The world's most renowned scientists all acknowledge that the search for alien life is important, but unfortunately, our quest for life beyond Earth has been long, arduous, and (so far) fruitless. It has also been constricted along several assumptions: Life is most likely found around a star similar to the Sun, with an orbital distance similar to Earth's, and it is sending out signals similar to our own.
But now, scientists are loosening one of those assumptions.
A press release from SETI reveals that it is studying an additional 20,000 stars. But not stars like the Sun. No, SETI will be studying red dwarf stars, previously dismissed as incapable of harbouring life.
The previous assessment was because of the argument that few planets were likely to be found in the habitable zone of a red dwarf star, which is far narrower than for brighter stars like the Sun.
Any worlds that were in this zone would be orbiting so close to their suns that they would be tidally locked – with one hemisphere perpetually facing the star. It was assumed that this would produce a planet that was intolerably hot on one side and brutally cold on the other.
But new research overturns these disadvantages and paints red dwarf suns as being conducive to life.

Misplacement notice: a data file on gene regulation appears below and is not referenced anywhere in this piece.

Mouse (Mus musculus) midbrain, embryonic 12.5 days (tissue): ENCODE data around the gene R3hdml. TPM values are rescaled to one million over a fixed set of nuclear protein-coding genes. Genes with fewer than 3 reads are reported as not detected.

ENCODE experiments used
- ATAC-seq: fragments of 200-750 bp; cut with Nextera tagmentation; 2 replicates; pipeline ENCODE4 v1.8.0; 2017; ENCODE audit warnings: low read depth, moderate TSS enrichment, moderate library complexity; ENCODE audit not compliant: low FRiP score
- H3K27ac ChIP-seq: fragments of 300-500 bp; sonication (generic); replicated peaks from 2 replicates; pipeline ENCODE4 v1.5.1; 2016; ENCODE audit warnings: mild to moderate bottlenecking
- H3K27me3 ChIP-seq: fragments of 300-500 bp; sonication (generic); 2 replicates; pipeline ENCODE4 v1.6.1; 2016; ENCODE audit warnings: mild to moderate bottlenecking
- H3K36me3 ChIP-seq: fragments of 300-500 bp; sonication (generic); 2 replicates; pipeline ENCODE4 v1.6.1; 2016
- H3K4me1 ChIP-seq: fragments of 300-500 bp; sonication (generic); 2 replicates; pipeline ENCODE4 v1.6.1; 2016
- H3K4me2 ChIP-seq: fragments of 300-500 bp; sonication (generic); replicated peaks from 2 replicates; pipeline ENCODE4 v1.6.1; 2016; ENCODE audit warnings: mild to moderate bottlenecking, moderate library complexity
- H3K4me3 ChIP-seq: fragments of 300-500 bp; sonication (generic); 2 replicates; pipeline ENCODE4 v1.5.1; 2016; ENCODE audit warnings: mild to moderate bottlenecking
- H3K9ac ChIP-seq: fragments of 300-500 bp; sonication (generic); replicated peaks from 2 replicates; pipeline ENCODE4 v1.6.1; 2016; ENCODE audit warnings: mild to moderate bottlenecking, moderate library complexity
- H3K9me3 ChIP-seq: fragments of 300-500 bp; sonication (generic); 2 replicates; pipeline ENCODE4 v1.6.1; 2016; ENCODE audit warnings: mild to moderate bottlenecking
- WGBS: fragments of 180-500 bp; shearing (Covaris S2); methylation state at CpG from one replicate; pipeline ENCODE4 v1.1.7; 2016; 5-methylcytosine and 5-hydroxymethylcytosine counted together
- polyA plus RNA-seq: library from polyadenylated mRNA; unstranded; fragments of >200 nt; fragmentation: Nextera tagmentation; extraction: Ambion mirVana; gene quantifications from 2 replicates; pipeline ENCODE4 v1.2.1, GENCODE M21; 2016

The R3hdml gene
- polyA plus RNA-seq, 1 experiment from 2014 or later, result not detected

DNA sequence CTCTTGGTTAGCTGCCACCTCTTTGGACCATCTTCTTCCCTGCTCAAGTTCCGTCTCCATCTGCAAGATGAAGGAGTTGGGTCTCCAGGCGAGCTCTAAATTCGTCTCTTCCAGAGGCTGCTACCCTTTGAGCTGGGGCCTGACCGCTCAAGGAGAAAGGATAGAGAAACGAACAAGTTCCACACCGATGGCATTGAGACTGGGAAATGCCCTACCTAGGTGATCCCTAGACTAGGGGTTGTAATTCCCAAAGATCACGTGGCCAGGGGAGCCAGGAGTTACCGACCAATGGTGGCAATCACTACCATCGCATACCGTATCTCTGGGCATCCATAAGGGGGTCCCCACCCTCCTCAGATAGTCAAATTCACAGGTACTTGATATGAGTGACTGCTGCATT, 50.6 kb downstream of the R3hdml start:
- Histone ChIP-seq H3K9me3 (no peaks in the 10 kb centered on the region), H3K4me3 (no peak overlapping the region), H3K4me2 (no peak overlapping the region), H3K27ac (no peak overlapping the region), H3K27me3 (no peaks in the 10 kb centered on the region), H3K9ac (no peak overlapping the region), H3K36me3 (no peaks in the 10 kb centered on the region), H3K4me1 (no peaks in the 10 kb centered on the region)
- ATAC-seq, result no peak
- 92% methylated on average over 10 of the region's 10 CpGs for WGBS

If these worlds have huge bodies of water, and research suggests they do, heat would be transported from the lit side to the dark, and a significant fraction of the planet would be habitable.
Also, red dwarfs burn for a period of time that’s greater than the current age of the universe: Every red dwarf ever born is still shining today… and will continue to shine for ages hence. This means that these older solar systems have had more time to produce intelligent species.
In addition, exoplanet data suggests that somewhere between one sixth and one half of red dwarf stars have planets in their habitable zones, a percentage comparable to, and possibly greater than, that of Sun-like stars.
This article was originally published by Futurism. Read the original article.